Volunteers track down Ga. voters by phone, on foot
Volunteers spread out Friday trying to find any ballots that could help Democrat Stacey Abrams close the gap against Republican Brian Kemp in their unsettled, too-closeto-call race for Georgia governor.
Unofficial returns show Kemp with an advantage, and he’s already resigned as secretary of state to start a transition with the bless- ing of the outgoing GOP governor, Nathan Deal. President Donald Trump weighed in with a tweet that said Kemp “ran a great race in Georgia - he won. It is time to move on!”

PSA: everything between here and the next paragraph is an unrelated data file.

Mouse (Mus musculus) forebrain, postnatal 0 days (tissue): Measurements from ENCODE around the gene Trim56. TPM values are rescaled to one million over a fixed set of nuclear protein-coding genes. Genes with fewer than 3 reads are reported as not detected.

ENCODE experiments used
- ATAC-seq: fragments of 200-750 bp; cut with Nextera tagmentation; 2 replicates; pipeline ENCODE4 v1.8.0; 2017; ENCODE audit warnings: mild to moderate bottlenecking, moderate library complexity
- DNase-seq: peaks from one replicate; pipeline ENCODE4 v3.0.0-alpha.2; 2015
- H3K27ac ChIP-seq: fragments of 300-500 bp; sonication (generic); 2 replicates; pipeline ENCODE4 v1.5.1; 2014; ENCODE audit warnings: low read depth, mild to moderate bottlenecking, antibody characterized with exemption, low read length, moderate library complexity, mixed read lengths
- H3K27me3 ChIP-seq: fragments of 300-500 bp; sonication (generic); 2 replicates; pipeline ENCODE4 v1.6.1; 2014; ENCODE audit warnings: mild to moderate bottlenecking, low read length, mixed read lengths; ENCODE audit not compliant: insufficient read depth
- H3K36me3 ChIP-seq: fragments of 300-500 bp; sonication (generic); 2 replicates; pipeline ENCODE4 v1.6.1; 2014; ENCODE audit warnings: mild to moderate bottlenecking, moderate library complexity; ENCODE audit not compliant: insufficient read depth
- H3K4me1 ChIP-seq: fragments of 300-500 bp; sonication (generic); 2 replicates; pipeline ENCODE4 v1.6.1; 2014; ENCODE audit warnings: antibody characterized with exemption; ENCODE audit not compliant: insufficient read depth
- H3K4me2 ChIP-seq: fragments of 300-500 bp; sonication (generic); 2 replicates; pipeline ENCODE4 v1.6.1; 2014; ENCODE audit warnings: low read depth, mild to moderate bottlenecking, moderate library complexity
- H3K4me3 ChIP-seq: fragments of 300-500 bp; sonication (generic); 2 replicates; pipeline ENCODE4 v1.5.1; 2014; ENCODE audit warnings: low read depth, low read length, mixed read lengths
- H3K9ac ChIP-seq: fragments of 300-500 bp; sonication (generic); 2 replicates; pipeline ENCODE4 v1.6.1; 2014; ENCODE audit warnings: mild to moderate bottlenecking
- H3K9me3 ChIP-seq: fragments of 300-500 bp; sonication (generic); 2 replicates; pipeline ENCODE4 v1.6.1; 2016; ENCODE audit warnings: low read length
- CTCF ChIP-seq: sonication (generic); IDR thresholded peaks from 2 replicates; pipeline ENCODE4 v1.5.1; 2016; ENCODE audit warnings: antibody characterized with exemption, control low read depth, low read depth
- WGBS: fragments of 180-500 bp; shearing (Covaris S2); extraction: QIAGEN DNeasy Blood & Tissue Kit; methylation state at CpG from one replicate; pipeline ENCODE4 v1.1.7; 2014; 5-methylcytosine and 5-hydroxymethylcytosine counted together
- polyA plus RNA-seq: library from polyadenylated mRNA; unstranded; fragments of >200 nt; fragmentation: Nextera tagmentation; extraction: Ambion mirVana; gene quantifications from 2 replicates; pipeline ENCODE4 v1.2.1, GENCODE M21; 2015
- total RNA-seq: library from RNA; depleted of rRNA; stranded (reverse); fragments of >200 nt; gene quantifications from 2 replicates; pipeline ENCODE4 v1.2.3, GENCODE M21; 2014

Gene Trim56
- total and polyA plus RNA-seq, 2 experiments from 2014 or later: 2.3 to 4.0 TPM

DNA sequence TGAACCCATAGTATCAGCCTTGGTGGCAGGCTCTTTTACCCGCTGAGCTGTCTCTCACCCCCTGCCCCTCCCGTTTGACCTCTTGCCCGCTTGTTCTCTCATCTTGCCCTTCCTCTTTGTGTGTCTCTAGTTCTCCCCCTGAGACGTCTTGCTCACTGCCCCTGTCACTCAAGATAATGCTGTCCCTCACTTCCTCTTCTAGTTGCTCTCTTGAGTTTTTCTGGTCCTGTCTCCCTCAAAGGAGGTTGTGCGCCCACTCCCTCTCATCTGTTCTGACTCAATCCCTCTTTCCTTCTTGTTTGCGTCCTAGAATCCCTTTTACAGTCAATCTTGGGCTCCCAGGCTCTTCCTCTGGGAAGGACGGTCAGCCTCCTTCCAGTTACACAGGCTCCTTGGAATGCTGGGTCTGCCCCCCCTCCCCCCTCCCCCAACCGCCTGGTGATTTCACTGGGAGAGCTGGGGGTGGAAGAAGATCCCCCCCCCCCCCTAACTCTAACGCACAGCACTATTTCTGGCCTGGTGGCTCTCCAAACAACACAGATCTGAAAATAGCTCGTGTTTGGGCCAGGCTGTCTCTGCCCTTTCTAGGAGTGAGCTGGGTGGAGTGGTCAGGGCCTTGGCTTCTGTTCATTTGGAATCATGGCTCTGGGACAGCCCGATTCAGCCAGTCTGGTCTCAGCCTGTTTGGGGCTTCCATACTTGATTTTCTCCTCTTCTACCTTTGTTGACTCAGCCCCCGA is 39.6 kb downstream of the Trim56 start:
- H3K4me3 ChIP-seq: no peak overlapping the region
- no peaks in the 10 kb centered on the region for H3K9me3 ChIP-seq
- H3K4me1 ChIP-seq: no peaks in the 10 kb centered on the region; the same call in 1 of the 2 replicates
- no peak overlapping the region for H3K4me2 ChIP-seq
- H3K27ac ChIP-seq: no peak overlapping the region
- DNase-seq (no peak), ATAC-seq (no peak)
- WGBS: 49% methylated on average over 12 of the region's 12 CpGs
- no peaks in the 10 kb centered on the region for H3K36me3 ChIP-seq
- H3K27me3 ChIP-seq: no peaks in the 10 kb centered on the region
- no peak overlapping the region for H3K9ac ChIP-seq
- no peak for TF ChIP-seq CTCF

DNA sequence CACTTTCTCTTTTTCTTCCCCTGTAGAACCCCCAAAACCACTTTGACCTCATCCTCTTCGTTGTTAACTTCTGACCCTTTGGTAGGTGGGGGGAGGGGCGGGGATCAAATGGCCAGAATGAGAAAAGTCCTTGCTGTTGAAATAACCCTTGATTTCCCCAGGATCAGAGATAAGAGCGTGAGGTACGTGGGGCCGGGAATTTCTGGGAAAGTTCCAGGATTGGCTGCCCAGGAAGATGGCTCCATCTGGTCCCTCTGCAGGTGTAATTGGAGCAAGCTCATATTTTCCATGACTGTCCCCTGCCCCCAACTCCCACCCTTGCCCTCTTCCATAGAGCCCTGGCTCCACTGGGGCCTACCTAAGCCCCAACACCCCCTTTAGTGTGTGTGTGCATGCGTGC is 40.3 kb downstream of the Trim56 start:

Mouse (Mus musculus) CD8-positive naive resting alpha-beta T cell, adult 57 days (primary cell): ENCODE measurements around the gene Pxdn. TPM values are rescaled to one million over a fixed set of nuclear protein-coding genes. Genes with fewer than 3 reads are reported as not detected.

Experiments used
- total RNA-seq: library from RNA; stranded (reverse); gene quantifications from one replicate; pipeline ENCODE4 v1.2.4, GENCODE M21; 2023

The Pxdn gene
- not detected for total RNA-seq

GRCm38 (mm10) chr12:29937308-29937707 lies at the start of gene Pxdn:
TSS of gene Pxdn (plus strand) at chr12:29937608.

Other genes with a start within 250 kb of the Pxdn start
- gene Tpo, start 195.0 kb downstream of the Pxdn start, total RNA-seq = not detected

Yet Abrams, who hopes to become the nation’s first black female governor, sent out volunteers and campaign staff in search of votes that she hopes could still tilt the margin toward her.
In a frantic effort to make sure every possible vote is counted, dozens of volunteers converged on a warehouse-turned-phone bank near downtown. The goal: reach voters who used a provisional ballot to make sure they take steps to ensure their vote – for Abrams or Kemp – is counted by Friday evening.
Helen Brosnan of the National Domestic Workers Alliance stood on a chair and shouted, “How many calls do you think we can make? Can we make hundreds of calls? Let’s do this!”
Abrams’ lawyers also are exploring options to ensure all votes are counted. Her campaign leaders say they believe she needs to pick up about 25,000 votes to force a runoff.